Published online by Cambridge University Press: 01 April 2010
Anti-imperial nationalism was strong in twentieth century Southeast Asia partly because there was little of the older state nationalism to balance it. Burmese, Siamese, Vietnamese, Cambodian, Aceh and Lombok kings had generated some degree of commonality with the majority people they ruled, partly by manipulating religious symbols. But unlike the Northeast Asian rulers, they employed abundant foreigners and utilised broader sacred or trade languages (Pali, Sanskrit, Arabic, Malay) often in preference to the vernacular which united them to their people.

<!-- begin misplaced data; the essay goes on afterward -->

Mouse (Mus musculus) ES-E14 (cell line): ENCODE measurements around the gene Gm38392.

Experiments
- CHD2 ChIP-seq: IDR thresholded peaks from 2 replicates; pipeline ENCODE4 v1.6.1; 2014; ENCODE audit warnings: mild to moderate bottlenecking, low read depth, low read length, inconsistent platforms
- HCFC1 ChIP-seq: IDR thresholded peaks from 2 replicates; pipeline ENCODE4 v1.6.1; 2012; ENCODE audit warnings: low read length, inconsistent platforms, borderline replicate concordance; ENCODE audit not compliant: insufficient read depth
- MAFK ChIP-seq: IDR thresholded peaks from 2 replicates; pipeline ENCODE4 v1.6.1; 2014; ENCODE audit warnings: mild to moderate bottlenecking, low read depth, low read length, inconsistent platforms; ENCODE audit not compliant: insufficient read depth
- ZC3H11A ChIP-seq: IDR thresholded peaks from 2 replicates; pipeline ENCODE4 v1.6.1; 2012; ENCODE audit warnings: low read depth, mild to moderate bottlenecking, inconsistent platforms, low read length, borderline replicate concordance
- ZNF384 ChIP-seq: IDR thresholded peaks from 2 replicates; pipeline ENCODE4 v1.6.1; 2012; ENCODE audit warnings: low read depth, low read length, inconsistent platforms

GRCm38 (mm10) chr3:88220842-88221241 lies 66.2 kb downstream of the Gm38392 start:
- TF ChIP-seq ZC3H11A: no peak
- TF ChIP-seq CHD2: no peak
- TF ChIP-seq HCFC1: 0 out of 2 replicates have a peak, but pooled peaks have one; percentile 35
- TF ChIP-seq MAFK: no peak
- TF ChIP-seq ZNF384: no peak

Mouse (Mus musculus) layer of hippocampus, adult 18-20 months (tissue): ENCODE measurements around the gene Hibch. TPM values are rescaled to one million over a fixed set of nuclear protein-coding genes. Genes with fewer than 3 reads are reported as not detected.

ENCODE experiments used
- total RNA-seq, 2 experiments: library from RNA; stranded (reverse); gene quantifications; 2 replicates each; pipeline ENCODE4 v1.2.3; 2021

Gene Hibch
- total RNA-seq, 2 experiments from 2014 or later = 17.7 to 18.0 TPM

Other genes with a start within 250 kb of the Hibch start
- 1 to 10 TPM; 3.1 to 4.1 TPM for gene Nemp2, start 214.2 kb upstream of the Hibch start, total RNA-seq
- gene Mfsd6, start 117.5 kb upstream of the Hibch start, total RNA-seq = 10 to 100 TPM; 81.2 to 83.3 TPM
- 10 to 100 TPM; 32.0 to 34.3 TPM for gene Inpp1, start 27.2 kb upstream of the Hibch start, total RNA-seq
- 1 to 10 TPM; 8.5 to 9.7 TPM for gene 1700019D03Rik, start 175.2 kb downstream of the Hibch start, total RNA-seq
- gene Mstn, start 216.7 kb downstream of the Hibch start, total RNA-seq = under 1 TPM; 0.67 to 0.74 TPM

The model for anti-imperial nationalism was the Philippines, where three centuries of Spanish rule and shared religion made the imperial unit appear persuasive as early as the 1860s. By the time of José Rizal and his fellow-ilustrados in the 1890s, the case they made in Spanish for a Filipino national unit as a focus for passionate loyalty was sufficiently convincing to dominate the anti-Spanish revolution of 1896 and the war of resistance against American occupation that followed. At more populist levels, there were naturally tremors of ethnie nationalism carried by Tagalog and Cebuano, but these never seriously shook the conviction that the boundaries established by colonial fiat were the correct ones.
Indonesian nationalism, as we shall see, initially coexisted with embryonic Javanese, Minangkabau, Batak and Minahasan ethnie nationalisms. But without the stiffening of state nationalism, these were quickly swallowed up in the anti-imperial mood.